Grandmother

In my Rose Garden of memories
I see you standing there,
An angel in disguise
Who taught me how to care.

I long to hear your voice
for real, not in my dreams;
I am missing you so much these days
how empty my world seems.

People say time heals all wounds
that someday the pain will subside,
But Grandma I can tell you
I think they must have lied.

The emptiness I am feeling now
is strong and I am weak,
These days go by without you
so dreary and so bleak.

In my Rose Garden of memories
I know you’ll always be,
for though you’re gone from this mortal world
In my heart you’ll always be.

© Victoria L. Payne

Pass It On

I have learned to listen to my dreams and premonitions. That doesn’t mean I always undertand them, but I’m not surprised when the event occurs. It was one of “pass it on” experiences.

A few days before we went travel trailer hunting I felt a vehicle accident was going to occur. I dreaded going out in the “big city” traffic and was even more worried when we actually bought a trailer and brought it home. What did the universe have in store for us? Whatever it was, I knew when I least expected it was when it would occur.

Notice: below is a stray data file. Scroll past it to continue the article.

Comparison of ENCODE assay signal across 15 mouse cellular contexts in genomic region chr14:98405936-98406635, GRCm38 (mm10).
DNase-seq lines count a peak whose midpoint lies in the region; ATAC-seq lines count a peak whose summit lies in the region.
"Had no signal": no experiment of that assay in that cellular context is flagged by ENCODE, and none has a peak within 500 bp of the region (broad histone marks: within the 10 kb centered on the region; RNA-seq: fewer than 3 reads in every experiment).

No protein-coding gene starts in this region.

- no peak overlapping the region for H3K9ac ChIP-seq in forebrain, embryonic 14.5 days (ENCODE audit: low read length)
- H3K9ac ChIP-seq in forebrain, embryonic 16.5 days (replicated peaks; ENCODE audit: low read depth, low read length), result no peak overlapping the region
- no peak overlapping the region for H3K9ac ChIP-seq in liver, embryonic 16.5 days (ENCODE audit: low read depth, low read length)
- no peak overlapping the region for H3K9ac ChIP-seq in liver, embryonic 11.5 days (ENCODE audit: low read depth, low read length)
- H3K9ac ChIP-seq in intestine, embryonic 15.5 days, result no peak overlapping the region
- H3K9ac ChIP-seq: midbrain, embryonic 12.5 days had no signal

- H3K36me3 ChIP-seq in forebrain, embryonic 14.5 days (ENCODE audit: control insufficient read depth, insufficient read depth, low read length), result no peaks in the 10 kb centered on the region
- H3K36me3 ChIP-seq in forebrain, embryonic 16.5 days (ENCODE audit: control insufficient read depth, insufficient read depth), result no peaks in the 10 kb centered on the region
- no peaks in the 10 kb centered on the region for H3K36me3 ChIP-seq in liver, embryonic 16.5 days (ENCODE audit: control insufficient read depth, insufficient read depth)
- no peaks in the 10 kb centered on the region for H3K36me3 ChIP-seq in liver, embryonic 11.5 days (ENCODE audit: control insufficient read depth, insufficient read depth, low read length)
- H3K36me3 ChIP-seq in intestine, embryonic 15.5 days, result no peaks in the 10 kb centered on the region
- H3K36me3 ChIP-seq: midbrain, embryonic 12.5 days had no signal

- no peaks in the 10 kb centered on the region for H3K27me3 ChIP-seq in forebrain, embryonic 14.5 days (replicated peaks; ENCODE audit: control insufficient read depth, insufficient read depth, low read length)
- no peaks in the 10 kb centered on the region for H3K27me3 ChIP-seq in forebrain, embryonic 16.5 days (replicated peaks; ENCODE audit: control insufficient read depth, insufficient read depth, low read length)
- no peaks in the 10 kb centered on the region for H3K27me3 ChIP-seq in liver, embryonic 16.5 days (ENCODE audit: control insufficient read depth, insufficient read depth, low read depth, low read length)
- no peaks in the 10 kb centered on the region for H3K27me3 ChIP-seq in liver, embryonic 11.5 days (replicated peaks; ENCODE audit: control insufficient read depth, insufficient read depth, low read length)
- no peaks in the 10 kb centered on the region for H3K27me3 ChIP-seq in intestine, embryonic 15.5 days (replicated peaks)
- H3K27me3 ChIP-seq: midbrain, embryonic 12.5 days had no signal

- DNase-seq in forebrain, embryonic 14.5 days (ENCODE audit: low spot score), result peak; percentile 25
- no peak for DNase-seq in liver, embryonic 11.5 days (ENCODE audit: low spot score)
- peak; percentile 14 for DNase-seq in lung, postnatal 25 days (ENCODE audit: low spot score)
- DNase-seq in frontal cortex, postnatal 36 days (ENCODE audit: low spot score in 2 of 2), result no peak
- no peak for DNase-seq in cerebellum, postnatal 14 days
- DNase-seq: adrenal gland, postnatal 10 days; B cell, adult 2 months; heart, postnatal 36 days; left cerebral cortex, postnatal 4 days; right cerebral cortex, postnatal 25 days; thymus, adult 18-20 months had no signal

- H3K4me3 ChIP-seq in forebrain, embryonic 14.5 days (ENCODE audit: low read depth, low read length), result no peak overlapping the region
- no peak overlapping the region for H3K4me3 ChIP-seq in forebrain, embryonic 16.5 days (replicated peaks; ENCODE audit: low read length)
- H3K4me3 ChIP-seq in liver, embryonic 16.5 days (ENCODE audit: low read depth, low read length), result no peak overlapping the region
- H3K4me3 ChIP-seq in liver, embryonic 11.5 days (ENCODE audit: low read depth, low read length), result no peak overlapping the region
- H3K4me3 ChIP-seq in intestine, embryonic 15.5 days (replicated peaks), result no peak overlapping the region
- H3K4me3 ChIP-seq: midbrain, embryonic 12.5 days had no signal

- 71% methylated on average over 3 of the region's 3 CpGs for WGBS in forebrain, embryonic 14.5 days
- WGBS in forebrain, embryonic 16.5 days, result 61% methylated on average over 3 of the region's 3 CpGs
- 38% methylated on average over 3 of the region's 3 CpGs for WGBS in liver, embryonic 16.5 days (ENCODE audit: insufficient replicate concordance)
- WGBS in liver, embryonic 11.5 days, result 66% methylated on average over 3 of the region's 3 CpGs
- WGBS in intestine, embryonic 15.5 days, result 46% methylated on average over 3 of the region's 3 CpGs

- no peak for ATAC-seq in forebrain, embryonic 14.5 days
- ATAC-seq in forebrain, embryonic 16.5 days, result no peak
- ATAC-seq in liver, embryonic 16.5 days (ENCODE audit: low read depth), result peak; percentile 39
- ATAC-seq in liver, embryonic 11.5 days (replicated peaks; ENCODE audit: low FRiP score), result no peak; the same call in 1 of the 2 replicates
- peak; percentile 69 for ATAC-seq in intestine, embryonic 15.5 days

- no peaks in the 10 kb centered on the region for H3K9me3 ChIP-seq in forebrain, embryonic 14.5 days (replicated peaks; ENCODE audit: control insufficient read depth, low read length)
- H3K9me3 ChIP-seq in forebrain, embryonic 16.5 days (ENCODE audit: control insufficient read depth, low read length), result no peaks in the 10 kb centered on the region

A trip to San Diego and back with the trailer resulted in no event, but the one-day adventure without the trailer to Moab did not. On the way home we’d decided to go the back way on the byways we most enjoy. A stop at the Hite overlook resulted in a visit with a pair of Ravens who got the rest of the popcorn and loved it. They are creative, fun and mate for life. Deciding he had enough pictures of the pair, Tracy and I ventured on up one of the most remote sections of highway in the U.S.